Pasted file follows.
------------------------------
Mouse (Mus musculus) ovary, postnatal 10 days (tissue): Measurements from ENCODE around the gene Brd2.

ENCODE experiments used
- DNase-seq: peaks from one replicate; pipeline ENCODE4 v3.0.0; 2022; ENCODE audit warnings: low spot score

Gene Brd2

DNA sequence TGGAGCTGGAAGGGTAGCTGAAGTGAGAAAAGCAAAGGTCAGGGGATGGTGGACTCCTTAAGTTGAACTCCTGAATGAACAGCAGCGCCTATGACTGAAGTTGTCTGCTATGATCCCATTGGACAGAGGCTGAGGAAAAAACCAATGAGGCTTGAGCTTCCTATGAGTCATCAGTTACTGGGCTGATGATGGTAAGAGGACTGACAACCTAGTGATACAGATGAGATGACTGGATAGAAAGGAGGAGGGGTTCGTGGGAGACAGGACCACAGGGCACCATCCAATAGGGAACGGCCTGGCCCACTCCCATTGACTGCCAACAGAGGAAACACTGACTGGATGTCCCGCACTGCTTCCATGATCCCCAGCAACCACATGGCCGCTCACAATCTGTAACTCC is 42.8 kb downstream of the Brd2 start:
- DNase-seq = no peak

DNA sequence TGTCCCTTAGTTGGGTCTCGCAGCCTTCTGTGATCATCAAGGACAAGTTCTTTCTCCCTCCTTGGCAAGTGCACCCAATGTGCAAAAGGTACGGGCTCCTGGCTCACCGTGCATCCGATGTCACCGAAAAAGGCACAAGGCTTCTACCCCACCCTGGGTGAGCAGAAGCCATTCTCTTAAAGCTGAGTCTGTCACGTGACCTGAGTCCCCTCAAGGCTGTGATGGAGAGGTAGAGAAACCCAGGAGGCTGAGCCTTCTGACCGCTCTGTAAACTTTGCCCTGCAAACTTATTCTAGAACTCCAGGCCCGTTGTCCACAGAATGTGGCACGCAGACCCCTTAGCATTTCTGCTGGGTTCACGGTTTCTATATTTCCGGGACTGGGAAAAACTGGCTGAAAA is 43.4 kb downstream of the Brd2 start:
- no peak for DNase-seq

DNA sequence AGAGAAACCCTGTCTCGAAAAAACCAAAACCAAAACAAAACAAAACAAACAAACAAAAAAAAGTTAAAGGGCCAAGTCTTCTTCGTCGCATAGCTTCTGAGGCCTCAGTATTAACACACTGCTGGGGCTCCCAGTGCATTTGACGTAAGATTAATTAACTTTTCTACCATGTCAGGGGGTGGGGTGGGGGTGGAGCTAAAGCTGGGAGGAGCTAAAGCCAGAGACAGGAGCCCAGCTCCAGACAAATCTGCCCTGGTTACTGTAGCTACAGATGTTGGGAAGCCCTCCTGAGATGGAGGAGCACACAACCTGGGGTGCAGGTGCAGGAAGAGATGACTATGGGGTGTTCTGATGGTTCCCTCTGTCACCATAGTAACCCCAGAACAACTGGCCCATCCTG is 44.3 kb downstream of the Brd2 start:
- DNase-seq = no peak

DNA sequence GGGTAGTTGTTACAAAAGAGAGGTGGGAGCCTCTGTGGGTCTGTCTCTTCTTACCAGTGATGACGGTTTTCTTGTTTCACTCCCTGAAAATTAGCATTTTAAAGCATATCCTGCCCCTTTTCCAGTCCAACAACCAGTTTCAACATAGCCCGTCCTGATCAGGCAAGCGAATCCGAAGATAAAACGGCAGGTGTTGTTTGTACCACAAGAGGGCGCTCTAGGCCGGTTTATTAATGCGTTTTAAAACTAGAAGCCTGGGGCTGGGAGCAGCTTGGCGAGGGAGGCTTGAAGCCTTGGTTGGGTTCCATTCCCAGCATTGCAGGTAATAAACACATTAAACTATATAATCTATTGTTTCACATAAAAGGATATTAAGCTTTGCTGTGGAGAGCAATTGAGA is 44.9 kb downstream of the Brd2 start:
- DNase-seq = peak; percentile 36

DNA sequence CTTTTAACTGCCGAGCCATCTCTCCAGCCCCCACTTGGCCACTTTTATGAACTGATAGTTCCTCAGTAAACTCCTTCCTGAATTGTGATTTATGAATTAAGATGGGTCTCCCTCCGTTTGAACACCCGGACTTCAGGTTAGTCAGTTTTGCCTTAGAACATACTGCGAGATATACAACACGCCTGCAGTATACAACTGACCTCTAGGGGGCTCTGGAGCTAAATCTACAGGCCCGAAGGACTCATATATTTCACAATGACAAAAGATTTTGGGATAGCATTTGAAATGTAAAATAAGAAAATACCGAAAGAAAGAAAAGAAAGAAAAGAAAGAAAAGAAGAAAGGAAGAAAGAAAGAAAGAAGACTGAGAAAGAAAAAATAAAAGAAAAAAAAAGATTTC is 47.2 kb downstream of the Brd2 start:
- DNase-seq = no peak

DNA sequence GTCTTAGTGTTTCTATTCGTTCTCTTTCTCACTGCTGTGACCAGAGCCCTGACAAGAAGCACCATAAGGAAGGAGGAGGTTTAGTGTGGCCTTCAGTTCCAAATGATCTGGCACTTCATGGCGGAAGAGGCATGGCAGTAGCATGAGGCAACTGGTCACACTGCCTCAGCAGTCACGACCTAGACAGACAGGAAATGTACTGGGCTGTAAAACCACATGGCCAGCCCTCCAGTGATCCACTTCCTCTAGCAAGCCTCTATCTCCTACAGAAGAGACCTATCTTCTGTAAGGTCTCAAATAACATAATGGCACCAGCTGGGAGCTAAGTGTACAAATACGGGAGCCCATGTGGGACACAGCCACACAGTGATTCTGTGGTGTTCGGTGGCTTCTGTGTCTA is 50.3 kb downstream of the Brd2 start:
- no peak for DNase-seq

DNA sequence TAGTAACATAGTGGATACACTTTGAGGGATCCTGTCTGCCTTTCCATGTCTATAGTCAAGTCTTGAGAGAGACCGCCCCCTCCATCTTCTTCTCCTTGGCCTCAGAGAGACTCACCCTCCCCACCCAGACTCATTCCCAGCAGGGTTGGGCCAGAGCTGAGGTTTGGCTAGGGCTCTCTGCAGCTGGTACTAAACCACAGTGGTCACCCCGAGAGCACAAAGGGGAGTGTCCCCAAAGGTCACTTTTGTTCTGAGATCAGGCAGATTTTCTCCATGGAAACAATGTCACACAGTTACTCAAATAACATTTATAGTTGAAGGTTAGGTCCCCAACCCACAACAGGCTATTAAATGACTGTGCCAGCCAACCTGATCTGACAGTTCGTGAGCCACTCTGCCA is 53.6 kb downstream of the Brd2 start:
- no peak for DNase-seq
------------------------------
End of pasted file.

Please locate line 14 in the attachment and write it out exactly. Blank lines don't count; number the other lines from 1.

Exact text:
- DNase-seq = no peak